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Corinth at the Time of Paul's Arrival

Historical Background

   Following the death of Alexander the Great in 323 B.C., his successors struggled against each other for control of Corinth. They regarded it as quite a prize, due to its strategic location.

   Roman involvement with Corinth began seriously in 198 B.C.E., during the second war Macedonia fought against Rome. From 198 B.C.E. to 146 B.C.E., when the Romans captured, looted, and burned the territory, Corinth was a bargaining chip and passed between the hands of the Romans and the Greek Achaean League. In 146 B.C.E. the Romans totally destroyed Corinth, killing the men and selling the women and children into slavery.

   We do not hear of Corinth again until 44 B.C.E. when a decree of Julius Caesar established Corinth as a Roman colony. Corinth was apparently first settled by members of Italian lower classes, ex-soldiers from a variety of ethnicities, and Greek, Syrian, Egyptian and Judean freed slaves.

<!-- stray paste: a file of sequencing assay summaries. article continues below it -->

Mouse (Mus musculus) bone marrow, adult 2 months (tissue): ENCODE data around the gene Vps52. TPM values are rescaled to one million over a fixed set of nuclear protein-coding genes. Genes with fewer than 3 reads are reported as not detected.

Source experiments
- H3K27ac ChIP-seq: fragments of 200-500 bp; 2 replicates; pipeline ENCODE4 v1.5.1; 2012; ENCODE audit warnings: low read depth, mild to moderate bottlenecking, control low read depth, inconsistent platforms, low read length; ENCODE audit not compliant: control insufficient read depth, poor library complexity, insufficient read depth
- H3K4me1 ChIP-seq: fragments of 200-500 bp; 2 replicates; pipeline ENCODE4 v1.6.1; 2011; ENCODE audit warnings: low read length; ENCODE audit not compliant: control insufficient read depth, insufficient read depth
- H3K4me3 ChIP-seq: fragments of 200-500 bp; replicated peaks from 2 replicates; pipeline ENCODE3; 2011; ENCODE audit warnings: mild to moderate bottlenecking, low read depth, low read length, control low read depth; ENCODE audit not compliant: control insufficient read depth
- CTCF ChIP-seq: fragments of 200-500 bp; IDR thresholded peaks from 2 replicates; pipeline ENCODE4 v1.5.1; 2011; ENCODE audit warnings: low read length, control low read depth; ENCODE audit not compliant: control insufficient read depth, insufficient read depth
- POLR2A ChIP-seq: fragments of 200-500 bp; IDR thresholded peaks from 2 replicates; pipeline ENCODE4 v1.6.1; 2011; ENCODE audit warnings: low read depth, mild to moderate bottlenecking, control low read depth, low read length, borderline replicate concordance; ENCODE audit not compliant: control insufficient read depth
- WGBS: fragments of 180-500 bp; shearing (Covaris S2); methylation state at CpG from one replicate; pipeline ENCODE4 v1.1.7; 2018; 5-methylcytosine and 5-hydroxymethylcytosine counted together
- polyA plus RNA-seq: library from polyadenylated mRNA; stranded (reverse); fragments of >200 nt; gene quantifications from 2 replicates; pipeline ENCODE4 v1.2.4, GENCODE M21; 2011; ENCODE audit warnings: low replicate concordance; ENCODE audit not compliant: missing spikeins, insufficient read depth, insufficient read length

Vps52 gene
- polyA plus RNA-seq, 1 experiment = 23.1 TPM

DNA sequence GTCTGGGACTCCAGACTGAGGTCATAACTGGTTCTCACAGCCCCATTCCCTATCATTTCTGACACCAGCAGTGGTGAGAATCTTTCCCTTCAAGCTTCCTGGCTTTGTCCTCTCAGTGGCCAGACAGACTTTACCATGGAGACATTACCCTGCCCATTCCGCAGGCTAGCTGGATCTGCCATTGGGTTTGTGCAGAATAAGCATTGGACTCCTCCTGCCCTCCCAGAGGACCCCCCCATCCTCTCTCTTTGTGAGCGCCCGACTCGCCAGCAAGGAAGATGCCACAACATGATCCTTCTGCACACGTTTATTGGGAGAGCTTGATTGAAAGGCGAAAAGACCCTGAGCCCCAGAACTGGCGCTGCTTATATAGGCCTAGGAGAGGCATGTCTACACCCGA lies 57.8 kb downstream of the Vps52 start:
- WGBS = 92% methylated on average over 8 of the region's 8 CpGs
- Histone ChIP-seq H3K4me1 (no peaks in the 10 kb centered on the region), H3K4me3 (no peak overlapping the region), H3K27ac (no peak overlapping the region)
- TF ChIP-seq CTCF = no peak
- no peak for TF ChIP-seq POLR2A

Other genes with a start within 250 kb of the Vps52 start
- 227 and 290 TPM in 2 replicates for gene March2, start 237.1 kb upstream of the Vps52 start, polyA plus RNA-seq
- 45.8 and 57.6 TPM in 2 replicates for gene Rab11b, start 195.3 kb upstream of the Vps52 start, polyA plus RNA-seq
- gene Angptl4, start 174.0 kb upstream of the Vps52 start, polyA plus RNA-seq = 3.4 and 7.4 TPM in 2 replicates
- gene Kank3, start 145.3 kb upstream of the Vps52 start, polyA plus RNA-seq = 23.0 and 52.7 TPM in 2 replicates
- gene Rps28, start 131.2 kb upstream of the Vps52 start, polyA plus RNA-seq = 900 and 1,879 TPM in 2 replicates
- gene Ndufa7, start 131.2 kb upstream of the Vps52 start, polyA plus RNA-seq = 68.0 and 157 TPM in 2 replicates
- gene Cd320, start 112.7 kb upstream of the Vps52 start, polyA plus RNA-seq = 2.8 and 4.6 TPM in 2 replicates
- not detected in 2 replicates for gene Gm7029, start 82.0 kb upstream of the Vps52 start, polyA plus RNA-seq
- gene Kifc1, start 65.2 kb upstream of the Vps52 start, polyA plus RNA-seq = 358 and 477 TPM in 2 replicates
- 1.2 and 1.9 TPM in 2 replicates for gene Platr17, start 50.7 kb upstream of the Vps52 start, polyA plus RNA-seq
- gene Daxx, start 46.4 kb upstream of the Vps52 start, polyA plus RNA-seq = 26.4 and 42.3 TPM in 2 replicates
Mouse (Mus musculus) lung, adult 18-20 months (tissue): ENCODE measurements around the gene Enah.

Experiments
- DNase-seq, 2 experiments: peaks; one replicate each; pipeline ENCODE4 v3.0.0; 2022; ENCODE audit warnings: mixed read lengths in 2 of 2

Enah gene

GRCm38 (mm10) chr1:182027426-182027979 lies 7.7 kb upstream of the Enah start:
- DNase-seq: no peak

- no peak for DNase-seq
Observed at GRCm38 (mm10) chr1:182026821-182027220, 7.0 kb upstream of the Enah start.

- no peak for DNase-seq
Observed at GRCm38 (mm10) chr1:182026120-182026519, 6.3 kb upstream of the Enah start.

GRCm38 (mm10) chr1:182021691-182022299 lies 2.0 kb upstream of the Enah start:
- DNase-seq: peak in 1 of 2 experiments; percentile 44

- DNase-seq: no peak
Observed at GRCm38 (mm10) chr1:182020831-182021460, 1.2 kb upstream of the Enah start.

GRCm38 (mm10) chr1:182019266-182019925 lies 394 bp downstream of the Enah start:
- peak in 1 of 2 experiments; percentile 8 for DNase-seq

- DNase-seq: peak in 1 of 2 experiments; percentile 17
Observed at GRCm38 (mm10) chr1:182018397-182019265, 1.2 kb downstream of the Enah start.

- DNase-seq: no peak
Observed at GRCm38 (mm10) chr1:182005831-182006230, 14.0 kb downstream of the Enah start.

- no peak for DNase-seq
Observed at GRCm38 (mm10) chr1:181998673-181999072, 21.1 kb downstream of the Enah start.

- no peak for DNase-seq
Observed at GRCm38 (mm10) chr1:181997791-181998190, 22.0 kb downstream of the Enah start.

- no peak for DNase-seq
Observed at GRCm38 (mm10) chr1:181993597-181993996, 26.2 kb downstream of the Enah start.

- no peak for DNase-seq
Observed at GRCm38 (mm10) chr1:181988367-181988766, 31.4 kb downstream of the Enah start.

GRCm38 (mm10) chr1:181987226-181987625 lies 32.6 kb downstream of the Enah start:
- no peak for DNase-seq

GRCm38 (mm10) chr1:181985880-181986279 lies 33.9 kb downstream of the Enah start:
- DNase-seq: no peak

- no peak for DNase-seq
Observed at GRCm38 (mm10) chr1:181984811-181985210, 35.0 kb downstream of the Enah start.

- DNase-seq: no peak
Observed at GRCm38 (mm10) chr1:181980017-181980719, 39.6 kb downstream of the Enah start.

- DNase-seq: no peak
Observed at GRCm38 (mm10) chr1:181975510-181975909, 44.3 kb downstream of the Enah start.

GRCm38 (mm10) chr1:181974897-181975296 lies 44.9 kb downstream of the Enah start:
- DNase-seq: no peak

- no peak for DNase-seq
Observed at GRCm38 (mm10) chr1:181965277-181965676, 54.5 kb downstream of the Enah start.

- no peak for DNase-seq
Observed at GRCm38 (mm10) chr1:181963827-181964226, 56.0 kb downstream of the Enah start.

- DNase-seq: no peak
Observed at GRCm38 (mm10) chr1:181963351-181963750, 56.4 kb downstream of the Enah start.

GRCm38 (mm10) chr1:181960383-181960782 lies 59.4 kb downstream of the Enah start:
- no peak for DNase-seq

The Roman period was one of continually increasing property for the territory. The stability provided by Rome allowed various industries to thrive.

   Despite a devastating earthquake in 77 C.E.,

   In later Christian history,

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Notes and Credits

   All of the photographs on this page were taken by A. Brockway/T. Price. You can visit their web site about Corinth at

   Disclaimer: Some links jump to outside sites for further information on Corinthians, the Bible, Paul, and other resources. Links do not constitute an endorsement by the Women's Division of the information on other web sites. External web sites offer us diverse perspectives; afford us an opportunity to compare them to United Methodist positions; and, encourage us to critically analyze the issues raised by the Corinthians web pages.